This is our contribution to the “Autistic People Should” flashblog. Thank you Alyssa for all the work you’ve done in putting this together!
In our grassroots way, with our civil rights movement mindset, we will continue to change the way autistic people are viewed in society. It’s simply appalling, what google autocompletes when one types “autistic people should.” Just trust us, it leans toward heinous, actually. (For a record of what the original autocomplete was on google, you can see a screen capture on this post from our friend, Ariane.)
Because of our collaborate efforts, it is our hope that google and other search engine autocompletes will start looking more like:
Autistic people should be loved.
Autistic people should be respected.
Autistic people should be accommodated within society.
Autistic people should have a right to gainful employment.
Autistic people should be presumed competent.
Autistic people should be accepted in society.
We will keep working to change the fallacy that autism is sub-human, and the misconception that autism is a disease which needs curing.
There are so many fantastic posts on this topic, we highly suggest going to the postroll at autisticpeopleshould.blogspot.com and doing some reading. About half of our own blog readers are credentialed music therapists, and we have the extraordinaire honor of being a voice to our forward-thinking colleagues, in matters of autism acceptance and the Neurodiversity Movement.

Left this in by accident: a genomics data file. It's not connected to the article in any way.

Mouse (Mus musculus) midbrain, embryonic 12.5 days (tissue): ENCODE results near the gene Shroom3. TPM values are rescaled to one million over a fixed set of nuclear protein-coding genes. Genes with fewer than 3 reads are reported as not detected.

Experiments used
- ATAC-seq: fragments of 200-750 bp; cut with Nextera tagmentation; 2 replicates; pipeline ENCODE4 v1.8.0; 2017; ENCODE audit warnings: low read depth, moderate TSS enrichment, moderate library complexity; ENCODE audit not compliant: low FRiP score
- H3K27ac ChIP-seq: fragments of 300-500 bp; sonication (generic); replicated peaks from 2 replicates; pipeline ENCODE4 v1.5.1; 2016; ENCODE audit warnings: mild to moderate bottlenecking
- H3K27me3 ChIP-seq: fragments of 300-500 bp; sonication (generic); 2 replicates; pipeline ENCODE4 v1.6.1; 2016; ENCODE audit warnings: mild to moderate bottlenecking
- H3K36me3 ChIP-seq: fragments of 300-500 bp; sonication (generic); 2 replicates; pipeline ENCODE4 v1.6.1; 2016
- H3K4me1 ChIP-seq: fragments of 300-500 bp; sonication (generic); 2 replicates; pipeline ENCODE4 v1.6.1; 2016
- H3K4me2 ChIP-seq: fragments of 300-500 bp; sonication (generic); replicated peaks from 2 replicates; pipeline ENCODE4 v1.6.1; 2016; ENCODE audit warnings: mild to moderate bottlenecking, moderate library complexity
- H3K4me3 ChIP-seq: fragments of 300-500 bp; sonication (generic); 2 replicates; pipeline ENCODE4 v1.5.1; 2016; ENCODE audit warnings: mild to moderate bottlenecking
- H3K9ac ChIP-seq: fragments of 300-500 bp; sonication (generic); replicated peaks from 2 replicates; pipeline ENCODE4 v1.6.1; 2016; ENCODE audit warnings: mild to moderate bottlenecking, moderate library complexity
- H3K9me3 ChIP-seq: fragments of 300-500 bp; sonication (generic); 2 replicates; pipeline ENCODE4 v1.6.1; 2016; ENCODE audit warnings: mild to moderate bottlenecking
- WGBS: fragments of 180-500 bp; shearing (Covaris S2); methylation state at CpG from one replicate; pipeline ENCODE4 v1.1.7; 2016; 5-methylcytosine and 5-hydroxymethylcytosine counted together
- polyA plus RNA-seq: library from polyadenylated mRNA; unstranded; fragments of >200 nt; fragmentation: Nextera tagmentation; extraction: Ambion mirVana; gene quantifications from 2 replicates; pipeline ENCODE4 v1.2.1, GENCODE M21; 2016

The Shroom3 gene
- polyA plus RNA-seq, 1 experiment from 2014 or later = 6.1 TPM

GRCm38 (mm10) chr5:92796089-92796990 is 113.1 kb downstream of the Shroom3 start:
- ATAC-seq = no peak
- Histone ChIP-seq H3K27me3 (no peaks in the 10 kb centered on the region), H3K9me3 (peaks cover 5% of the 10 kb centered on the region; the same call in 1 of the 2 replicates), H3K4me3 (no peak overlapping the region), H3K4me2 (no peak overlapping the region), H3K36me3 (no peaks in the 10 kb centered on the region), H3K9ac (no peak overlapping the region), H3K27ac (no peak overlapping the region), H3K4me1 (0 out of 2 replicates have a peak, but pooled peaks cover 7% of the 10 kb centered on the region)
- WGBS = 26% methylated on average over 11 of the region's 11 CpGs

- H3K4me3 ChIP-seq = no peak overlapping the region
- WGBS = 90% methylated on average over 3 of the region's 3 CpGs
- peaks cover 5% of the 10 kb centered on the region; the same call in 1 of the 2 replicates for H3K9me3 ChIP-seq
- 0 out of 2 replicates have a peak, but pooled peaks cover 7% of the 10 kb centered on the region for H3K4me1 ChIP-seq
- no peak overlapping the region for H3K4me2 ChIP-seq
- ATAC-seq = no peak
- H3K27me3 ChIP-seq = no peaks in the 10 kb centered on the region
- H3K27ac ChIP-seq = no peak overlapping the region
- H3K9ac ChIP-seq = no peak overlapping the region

We are working diligently to bring Sensory Friendly Concerts around the country. These are events that provide equal access to the fine arts. These are not an “oh-what-a-nice-thing-to-do-for-people-with-autism-don’t-forget-to-play-you-are-my-sunshine-for-them.”
These concerts bring legit jazz, classical and fine arts musicians to perform in a venue that is accommodating. We bring in artists that are accustomed to performing in venues that require extreme social skills, like sitting *perfectly* still and silent, or knowing when or when-not to clap (like after a jazz solo, or between movements in a symphony). And we train our performing artists to respect autism.
Not only do Sensory Friendly Concerts promote equal rights to the fine arts, acceptance and accommodation of autistic behaviors in a public music venue, but we also create opportunities for self-advocacy. Musical autists are invited to perform in these events. Some perform with the purpose of seeking gainful employment with their musical skills, others perform while being accompanied by their music therapists.
The point is, we are doing something that helps autistic people to be accepted in society. Because autistic people SHOULD be accepted in society. The motto in our Sensory Friendly Concerts describes this well… “hand flapping allowed!”